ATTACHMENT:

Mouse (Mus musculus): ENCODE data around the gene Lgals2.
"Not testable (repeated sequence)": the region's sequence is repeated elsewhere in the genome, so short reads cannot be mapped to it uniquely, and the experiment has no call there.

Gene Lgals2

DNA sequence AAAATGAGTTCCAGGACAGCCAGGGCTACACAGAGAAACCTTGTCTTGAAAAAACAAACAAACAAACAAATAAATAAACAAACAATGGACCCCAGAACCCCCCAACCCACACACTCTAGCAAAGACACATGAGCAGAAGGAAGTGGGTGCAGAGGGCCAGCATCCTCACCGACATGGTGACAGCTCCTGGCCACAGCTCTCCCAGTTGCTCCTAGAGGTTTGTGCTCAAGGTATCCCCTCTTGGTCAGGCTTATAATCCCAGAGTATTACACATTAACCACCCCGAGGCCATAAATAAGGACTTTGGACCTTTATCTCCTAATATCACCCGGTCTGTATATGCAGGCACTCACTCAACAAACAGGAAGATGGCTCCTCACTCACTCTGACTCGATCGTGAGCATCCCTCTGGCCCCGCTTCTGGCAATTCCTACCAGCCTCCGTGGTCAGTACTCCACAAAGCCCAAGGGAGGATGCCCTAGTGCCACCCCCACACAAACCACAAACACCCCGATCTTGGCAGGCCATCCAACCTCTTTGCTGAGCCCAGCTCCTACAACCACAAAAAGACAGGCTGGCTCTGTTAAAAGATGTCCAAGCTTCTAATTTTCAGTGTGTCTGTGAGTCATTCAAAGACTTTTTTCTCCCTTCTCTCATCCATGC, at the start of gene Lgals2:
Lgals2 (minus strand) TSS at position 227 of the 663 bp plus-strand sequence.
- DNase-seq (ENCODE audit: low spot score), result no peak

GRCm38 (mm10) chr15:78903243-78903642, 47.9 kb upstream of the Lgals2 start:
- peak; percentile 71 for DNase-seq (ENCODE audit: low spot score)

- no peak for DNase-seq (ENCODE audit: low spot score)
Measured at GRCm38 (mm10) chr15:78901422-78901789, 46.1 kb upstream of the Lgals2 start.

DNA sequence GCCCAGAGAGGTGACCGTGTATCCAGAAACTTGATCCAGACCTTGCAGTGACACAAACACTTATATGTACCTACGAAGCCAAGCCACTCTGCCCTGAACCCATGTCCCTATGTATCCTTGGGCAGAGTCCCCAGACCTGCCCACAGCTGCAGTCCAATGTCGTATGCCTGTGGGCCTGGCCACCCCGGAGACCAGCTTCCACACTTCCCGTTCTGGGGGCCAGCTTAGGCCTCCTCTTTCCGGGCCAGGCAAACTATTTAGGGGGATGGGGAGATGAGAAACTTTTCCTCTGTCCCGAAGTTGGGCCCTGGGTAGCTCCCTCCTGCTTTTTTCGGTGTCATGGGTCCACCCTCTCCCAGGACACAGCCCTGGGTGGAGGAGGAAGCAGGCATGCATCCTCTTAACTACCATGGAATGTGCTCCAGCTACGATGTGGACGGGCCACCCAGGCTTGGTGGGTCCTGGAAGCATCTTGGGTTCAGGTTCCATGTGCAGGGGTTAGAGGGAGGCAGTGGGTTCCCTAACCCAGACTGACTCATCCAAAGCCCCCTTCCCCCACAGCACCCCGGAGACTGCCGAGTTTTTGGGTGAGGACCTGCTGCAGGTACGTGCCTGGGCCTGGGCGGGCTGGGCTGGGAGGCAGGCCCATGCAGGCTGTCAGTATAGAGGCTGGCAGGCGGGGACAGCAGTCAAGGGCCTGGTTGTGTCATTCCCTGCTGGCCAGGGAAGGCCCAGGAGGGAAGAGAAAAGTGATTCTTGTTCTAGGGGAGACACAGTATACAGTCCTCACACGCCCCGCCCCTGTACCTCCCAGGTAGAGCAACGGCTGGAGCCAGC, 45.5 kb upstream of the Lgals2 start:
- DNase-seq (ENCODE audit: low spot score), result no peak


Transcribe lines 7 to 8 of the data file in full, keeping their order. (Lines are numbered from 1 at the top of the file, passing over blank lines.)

GRCm38 (mm10) chr15:78903243-78903642, 47.9 kb upstream of the Lgals2 start:
- peak; percentile 71 for DNase-seq (ENCODE audit: low spot score)